Other disorders that cause thrombophilia are acquired after birth. These disorders include disseminated intravascular coagulation Disseminated Intravascular Coagulation (DIC) Disseminated intravascular coagulation is a condition in which small blood clots develop throughout the bloodstream, blocking small blood vessels. The increased clotting depletes the platelets... read more (often occurring in people with cancer), and antiphospholipid antibody syndrome Antiphospholipid Syndrome Autoimmune disorders, including Graves disease, are more common among women, particularly pregnant women. The abnormal antibodies produced in autoimmune disorders can cross the placenta and... read more (including the presence of the lupus "anticoagulant"), which increase the risk of clotting because of overactivation of blood clotting factors. Hyperhomocysteinemia (an abnormal elevation of homocysteine, most often caused by deficiencies of vitamin B6 Vitamin B6 Deficiency Vitamin B6 is in most foods, but people can have vitamin B6 deficiency if they do not absorb it properly. Many foods contain vitamin B6, but extensive processing can remove the vitamin. People... read more , vitamin B12 Vitamin B12 Deficiency Vitamin B12 deficiency can occur in vegans who do not take supplements or as a result of an absorption disorder. Anemia develops, causing paleness, weakness, fatigue, and, if severe, shortness... read more , or folate Folate Deficiency Folate deficiency is common. Because the body stores only a small amount of folate, a diet lacking in folate leads to a deficiency within a few months. Not eating enough raw leafy vegetables... read more ) is a possible cause of thrombophilia.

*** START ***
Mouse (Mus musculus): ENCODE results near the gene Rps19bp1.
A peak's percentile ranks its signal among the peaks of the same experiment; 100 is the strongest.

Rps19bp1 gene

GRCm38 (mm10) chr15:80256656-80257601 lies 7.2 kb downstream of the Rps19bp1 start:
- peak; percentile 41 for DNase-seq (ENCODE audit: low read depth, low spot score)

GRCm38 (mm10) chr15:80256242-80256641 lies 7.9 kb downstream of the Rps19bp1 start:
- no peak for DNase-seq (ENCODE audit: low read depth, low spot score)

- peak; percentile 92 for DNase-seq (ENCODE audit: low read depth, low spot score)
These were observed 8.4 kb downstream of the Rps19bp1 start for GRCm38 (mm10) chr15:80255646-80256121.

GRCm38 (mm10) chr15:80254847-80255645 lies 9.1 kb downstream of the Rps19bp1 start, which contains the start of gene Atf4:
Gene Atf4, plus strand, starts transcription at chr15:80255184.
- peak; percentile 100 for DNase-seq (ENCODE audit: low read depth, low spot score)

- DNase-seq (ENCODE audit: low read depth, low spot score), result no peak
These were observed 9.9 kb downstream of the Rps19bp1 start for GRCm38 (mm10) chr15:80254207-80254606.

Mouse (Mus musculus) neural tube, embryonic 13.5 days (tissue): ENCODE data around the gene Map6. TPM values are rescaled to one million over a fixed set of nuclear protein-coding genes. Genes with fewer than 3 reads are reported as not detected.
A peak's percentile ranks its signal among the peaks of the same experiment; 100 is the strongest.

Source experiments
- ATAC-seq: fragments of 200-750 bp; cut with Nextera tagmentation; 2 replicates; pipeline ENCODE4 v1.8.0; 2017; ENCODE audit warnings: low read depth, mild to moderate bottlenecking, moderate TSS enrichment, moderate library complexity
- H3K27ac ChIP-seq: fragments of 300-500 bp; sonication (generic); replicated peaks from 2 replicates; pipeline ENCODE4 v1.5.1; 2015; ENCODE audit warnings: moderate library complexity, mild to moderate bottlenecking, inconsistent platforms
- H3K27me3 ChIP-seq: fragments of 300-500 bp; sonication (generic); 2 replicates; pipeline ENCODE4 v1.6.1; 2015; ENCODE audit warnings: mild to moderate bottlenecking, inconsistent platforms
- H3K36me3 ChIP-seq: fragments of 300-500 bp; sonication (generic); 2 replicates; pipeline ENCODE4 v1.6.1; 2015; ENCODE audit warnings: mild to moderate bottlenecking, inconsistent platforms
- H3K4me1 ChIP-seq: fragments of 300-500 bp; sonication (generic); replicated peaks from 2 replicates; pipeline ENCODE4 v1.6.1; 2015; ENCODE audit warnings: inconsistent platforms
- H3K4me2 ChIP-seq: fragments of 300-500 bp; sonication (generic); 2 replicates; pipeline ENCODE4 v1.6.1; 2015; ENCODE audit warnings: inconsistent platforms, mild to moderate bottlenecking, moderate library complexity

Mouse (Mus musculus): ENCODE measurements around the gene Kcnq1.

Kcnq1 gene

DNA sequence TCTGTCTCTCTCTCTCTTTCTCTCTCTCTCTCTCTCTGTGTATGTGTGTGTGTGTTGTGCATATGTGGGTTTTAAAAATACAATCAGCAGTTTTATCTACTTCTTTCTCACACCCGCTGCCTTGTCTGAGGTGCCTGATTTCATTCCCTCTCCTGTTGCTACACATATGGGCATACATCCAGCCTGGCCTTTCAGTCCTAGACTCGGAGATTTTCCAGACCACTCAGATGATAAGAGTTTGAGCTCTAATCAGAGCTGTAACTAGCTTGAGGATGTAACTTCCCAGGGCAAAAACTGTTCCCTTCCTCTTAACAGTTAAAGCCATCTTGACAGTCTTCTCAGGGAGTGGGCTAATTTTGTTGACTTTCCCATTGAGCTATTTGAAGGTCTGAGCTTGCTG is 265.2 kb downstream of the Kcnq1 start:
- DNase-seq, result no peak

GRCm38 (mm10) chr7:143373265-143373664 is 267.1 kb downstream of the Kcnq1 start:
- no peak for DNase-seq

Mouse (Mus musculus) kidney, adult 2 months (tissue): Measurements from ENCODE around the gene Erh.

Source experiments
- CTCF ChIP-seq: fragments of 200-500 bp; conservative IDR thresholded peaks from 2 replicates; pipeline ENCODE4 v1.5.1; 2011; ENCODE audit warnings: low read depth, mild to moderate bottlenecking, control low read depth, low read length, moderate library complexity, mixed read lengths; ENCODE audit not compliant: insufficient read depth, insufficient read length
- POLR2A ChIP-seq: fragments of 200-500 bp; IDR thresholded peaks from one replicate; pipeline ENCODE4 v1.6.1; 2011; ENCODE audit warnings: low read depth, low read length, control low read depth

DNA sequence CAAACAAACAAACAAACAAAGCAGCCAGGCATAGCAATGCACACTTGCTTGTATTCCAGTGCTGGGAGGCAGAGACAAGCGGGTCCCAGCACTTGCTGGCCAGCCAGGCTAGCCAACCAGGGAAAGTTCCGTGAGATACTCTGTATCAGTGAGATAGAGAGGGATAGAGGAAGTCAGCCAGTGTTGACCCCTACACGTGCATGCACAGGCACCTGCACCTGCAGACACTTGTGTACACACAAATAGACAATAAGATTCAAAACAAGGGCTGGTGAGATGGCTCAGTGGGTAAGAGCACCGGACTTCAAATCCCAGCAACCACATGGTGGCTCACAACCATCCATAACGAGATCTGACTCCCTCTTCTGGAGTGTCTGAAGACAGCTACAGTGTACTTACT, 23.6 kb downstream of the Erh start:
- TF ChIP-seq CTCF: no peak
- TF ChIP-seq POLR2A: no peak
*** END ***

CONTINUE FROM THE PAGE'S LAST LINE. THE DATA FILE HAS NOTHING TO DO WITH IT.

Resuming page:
Other factors may increase the risk of clotting along with thrombophilia. Many involve conditions that result in a person's not moving around sufficiently, causing blood to pool in the veins. Examples are paralysis, prolonged sitting (especially in confined spaces as in a car or airplane), prolonged bed rest, recent surgery, and heart attack Acute Coronary Syndromes (Heart Attack; Myocardial Infarction; Unstable Angina) Acute coronary syndromes result from a sudden blockage in a coronary artery. This blockage causes unstable angina or a heart attack (myocardial infarction), depending on the location and amount... read more . Heart failure Heart Failure (HF) Heart failure is a disorder in which the heart is unable to keep up with the demands of the body, leading to reduced blood flow, back-up (congestion) of blood in the veins and lungs, and/or... read more , a condition in which the blood is not pumped sufficiently through the bloodstream, is a risk factor. Conditions that result in increased pressure on veins, including obesity and pregnancy, also increase risk.